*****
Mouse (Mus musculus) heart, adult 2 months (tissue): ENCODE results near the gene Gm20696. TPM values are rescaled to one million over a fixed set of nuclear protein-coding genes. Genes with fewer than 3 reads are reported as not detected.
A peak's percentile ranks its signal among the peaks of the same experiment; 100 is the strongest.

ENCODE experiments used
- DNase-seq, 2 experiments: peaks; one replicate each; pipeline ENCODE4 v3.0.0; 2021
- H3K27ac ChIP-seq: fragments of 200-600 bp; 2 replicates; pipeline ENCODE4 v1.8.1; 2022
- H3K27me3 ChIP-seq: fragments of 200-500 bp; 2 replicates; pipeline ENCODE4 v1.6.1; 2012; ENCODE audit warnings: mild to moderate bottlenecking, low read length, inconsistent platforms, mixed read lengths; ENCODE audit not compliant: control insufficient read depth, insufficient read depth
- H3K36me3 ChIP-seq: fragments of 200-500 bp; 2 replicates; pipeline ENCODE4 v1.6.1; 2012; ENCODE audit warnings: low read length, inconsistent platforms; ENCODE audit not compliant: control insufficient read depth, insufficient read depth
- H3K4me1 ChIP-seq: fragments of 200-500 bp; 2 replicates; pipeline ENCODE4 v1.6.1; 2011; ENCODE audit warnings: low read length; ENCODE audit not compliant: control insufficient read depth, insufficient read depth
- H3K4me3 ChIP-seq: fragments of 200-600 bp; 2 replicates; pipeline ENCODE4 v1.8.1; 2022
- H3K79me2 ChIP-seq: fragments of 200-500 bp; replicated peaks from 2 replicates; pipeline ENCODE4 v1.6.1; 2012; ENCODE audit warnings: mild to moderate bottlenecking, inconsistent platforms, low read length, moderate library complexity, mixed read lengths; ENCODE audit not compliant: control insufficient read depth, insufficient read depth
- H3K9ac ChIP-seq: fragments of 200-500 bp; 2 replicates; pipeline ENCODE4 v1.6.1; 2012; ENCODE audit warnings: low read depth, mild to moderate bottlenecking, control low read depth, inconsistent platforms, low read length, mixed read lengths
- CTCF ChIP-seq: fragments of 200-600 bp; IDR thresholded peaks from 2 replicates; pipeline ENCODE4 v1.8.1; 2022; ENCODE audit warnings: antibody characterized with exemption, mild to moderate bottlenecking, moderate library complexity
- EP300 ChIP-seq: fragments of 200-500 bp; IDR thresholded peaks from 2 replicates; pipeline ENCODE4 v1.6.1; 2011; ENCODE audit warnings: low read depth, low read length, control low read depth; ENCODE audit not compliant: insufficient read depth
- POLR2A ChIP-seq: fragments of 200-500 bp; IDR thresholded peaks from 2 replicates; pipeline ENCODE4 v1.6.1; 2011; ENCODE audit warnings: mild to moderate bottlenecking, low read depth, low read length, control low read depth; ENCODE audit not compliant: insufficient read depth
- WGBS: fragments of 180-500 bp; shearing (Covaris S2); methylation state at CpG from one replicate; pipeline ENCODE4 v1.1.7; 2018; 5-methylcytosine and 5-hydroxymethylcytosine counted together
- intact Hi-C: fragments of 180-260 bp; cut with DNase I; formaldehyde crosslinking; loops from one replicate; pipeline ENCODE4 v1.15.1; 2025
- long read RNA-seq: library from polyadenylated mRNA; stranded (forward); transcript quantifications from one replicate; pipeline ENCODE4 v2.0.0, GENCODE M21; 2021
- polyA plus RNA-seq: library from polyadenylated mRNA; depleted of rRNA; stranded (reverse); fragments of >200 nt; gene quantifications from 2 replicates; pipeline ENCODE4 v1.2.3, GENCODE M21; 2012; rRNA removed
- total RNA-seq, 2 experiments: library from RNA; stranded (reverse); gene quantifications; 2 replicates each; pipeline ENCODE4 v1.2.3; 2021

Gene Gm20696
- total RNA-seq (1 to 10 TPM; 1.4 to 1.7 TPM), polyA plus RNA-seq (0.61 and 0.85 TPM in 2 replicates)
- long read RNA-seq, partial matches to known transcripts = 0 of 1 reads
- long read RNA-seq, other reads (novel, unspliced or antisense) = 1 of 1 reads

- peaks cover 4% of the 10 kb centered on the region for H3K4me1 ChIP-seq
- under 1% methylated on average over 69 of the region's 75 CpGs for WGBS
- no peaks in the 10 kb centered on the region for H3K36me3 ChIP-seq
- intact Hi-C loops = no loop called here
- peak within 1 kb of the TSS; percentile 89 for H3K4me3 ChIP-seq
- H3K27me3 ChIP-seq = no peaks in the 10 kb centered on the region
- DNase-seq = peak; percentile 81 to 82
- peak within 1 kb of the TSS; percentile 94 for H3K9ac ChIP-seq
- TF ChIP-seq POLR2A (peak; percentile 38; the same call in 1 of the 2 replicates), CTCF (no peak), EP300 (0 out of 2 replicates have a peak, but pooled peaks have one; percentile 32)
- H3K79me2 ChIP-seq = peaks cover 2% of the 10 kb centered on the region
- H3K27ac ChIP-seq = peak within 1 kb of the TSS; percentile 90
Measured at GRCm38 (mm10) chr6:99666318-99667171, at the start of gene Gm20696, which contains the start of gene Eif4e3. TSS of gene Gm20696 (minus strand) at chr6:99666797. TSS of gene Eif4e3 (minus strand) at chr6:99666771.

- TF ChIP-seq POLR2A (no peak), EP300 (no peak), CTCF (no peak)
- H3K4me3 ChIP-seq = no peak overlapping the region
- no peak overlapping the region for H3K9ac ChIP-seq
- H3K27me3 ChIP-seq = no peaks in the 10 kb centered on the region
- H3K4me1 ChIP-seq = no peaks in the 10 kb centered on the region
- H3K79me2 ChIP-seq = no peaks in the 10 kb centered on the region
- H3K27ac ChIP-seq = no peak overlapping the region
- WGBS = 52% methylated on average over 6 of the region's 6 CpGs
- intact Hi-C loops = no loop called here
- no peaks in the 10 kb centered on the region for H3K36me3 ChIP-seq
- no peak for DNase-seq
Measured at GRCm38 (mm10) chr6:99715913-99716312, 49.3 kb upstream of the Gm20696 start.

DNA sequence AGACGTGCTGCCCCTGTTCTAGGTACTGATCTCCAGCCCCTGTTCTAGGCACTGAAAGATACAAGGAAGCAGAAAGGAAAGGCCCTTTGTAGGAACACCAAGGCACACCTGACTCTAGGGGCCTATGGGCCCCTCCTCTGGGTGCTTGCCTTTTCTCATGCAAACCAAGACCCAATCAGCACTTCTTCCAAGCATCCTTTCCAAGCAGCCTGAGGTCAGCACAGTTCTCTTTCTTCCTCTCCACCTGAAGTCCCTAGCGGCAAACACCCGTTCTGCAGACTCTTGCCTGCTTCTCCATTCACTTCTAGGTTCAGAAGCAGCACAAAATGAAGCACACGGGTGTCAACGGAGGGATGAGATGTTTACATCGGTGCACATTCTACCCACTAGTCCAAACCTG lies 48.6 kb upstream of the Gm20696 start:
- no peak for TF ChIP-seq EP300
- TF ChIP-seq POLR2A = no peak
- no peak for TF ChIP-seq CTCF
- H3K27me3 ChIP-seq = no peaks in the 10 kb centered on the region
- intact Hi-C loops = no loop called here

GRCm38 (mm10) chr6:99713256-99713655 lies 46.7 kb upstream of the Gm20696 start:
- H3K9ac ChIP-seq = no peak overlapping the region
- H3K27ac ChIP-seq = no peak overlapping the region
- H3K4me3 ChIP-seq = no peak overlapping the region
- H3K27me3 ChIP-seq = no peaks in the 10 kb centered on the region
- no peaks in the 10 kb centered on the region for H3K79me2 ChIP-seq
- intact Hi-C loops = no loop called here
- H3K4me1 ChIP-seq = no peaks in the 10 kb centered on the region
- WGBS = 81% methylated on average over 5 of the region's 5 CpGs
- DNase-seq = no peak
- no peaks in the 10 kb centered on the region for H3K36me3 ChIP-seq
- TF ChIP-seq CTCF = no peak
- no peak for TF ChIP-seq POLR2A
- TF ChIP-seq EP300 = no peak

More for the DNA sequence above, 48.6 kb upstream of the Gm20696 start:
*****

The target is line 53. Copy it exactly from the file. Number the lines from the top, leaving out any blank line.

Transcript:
- intact Hi-C loops = no loop called here